The opening of the salmon season in Scotland is always a very special occasion and it takes place on the Helmsdale, perhaps the best of all the Scottish Highland rivers. Fish start arriving in January and continue until September. According to Max Hastings, “this river possesses an intimacy and variety which charms every rod who knows it.”

As always, the pipers were ready to greet the early morning risers by the Bridge Hotel by playing in the 2011 season. The first salmon, a nine-pounder taken by Richard Bain on the Park Pool, was caught quite quickly. Michael Wigan of Borrobol, the spokesman for the river Helmsdale, said 'with Richard Bain's 9 pound fish we have kicked off to a wonderful start. It takes some pluck to go fishing in the January magic window between midday and early afternoon, but the fish on the first day shows it pays off. Let us hope for a good season.'

The opening ceremony drew guests from far afield this year, including Orri Vigfusson (chairman of the North Atlantic Salmon Fund) and a team of US filmmakers Mr. Eric Steel of the Easy There Tiger, Inc. The cameramen were there to make a sequence for a documentary film on the local celebrity, Megan Boyd. She lived most of her life in the nearby Kintradwell farm by Brora where she worked at her vice for a privileged clientele to tie what many say were the best fishing flies in the world.

The River Helmsdale flows eastwards down the lovely Strath of Kildonan and offers 20 miles and over 150 pools on six rotating beats. The glorious fly fishing, restricted to only 12 rods each day, is extremely varied, sometimes challenging but always un-crowded. Uniquely, the Helmsdale operates a fish counter that enables management to see on what dates runs occur and, in due course, assess catches as a percentage of runs.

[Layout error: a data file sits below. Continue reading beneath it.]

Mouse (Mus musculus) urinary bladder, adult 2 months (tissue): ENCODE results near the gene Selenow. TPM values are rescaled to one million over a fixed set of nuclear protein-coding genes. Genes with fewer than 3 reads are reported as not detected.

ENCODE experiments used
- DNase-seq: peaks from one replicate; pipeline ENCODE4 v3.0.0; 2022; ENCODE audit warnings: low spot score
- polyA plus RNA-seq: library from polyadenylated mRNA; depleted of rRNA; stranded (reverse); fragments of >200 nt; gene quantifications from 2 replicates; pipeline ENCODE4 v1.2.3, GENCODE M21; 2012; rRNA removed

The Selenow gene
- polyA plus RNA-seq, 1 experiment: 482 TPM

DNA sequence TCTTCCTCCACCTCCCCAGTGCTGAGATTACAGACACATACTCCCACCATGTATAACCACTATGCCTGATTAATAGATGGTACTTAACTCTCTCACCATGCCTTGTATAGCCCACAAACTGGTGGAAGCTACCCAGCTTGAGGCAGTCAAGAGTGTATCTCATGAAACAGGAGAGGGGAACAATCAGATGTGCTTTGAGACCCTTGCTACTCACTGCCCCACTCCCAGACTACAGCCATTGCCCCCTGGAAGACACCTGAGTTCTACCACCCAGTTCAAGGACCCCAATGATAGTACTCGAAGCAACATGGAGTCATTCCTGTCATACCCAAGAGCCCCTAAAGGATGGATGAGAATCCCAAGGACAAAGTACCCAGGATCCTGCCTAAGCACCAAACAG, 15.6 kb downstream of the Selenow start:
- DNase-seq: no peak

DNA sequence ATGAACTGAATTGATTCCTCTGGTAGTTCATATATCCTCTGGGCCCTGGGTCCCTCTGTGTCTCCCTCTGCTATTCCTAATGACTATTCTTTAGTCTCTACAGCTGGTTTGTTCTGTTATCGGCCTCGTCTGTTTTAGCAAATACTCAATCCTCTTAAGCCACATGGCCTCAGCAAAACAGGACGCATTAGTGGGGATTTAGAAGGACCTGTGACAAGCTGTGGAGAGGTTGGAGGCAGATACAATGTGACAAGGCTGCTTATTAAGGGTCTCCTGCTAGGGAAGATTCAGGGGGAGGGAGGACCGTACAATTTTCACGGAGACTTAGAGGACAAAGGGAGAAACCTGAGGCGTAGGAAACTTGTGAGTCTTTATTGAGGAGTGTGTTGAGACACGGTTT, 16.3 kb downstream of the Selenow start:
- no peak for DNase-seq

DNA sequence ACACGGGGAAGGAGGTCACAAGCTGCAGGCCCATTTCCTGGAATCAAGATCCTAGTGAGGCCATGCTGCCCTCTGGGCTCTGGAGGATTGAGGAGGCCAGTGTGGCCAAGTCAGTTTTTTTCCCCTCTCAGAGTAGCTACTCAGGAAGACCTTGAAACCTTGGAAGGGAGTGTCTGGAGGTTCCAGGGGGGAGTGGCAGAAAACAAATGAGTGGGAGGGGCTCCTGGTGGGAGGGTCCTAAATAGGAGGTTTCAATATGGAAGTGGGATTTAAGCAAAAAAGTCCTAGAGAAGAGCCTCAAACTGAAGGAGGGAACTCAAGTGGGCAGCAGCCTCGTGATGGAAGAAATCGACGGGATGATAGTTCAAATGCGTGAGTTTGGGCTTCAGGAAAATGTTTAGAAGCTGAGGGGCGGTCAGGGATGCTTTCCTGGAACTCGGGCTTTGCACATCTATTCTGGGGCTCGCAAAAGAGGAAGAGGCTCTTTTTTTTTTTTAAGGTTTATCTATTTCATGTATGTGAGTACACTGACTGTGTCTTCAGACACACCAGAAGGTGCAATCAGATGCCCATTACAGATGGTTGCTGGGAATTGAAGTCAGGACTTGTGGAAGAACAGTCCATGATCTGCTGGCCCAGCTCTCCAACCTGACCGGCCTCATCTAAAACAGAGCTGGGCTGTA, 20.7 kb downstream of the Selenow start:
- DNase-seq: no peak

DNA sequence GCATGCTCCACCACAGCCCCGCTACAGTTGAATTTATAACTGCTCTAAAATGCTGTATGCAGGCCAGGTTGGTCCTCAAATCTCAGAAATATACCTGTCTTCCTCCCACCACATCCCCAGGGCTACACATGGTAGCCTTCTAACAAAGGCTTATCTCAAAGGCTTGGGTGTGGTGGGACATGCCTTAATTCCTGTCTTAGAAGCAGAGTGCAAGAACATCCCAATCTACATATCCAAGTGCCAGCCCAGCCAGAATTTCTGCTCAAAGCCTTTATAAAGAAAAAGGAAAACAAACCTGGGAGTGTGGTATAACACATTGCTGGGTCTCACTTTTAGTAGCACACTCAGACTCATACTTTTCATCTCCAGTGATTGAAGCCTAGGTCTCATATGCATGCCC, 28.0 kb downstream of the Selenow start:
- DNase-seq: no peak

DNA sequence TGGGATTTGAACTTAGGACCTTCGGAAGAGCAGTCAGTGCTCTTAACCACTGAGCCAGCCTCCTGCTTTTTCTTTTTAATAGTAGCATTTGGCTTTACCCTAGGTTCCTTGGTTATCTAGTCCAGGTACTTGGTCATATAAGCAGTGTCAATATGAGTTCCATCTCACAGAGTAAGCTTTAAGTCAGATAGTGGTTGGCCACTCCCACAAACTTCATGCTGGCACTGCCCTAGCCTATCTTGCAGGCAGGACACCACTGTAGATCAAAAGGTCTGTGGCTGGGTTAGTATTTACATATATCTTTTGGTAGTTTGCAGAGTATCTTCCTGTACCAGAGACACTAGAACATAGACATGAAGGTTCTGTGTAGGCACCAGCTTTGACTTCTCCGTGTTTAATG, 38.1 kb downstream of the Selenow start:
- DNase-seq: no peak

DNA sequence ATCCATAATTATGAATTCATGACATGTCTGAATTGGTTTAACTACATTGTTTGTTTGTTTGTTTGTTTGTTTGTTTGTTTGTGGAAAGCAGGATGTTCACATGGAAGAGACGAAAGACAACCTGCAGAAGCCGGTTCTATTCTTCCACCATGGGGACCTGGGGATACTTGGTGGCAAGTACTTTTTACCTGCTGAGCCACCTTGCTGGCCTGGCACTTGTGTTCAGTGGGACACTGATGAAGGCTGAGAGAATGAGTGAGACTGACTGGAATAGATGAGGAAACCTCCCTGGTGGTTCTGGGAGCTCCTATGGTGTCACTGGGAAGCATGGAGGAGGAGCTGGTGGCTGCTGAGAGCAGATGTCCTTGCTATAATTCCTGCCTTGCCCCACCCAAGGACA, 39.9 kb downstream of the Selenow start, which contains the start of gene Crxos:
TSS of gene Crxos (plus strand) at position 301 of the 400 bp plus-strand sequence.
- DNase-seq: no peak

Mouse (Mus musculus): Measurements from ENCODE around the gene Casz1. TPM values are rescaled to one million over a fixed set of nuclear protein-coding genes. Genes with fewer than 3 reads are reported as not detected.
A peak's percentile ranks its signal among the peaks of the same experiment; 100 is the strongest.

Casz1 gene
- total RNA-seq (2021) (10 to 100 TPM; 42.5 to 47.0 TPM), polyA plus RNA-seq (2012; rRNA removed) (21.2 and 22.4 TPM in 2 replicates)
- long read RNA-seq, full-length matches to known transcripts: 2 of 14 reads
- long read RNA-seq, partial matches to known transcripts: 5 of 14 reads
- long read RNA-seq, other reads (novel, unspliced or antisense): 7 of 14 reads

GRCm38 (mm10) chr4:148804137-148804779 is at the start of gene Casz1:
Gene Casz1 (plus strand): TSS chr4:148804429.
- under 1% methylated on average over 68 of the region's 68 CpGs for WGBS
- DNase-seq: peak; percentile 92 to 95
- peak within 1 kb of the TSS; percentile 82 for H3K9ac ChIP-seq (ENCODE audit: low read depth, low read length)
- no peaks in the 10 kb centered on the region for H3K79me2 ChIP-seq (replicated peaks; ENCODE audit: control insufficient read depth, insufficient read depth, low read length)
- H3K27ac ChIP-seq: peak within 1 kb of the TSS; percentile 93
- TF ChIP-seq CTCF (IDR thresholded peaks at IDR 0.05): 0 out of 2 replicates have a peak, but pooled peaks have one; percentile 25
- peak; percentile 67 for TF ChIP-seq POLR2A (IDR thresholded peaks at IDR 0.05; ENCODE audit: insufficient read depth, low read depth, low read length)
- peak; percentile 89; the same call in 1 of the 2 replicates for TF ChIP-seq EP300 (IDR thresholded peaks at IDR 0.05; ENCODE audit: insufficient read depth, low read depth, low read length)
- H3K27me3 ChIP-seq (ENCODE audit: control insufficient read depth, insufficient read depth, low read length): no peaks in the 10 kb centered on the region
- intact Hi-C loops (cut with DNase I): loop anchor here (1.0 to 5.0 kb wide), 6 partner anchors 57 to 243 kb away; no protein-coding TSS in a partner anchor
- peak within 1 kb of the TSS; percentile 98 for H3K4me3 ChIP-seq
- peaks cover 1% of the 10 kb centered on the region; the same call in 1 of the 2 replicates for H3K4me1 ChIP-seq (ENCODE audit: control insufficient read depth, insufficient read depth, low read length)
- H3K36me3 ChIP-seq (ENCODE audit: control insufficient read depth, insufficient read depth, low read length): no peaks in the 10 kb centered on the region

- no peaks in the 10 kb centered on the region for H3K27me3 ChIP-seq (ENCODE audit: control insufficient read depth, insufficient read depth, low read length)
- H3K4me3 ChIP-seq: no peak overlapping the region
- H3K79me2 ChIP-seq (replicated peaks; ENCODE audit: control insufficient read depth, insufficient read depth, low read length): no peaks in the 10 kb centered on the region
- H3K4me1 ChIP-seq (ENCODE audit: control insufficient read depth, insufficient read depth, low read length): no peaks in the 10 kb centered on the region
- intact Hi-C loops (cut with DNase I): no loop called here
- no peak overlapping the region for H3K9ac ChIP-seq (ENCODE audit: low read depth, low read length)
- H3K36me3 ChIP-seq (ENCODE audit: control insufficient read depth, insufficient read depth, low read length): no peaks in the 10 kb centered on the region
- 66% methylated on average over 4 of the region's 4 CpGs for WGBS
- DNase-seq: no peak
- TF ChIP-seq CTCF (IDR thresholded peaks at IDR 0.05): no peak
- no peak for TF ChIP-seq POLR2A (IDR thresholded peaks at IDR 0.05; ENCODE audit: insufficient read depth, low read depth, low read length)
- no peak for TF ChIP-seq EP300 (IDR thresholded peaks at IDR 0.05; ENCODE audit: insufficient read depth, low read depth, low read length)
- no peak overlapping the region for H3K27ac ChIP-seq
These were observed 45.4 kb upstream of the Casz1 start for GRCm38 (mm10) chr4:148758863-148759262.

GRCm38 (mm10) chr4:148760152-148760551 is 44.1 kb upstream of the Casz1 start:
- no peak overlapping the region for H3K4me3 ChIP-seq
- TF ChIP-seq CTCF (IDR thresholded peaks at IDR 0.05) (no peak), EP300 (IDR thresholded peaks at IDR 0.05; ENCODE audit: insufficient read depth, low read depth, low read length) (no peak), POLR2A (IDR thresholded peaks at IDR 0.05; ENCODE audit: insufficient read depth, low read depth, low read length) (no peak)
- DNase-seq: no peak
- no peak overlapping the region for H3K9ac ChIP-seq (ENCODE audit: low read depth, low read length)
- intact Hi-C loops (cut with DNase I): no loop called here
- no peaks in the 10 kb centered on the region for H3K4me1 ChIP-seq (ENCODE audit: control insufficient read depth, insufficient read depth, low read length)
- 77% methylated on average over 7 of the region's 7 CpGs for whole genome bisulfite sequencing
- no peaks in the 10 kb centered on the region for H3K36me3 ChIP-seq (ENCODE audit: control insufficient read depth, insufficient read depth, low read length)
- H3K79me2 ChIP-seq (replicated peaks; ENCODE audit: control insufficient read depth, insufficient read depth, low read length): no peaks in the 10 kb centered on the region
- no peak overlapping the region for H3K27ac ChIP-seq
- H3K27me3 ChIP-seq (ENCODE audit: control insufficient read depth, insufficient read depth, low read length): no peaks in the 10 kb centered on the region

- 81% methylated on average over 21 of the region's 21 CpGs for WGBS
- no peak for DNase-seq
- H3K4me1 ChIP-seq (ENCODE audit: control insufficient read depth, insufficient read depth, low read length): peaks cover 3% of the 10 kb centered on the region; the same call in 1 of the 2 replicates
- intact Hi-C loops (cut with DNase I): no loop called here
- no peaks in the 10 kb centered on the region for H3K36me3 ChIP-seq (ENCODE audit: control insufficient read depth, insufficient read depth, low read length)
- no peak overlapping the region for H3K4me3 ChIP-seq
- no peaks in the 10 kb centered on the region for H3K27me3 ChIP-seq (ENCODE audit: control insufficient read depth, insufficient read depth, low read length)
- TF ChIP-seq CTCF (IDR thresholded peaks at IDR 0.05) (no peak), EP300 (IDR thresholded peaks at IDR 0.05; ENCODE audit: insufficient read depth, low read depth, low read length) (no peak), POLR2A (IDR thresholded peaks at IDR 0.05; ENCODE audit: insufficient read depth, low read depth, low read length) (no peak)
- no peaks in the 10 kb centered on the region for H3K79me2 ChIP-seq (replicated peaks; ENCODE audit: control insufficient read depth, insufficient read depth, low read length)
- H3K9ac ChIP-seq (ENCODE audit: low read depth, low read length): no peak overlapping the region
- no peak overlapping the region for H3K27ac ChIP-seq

The Helmsdale also benefits from the largest artificial lake on any river in Scotland in which water is retained purely to further the interests of the fishery. The dam at Badanloch holds back around 3,000 acres of water and this enables the management to give extra protection to wildlife and salmonids. For example, if a hard frost threatens to freeze the eggs in exposed redds at the river margins, the flow of water can be increased to cover them. In drought conditions water can be released to bring fish in from the estuary where seals may be killing too many of the fish that gather together to await a natural spate.

The Helmsdale is renowned for its scenery and natural fly-water. It is privately-owned and managed and attracts some very well-known anglers and personalities, such as Lee Westwood, the present World No 1.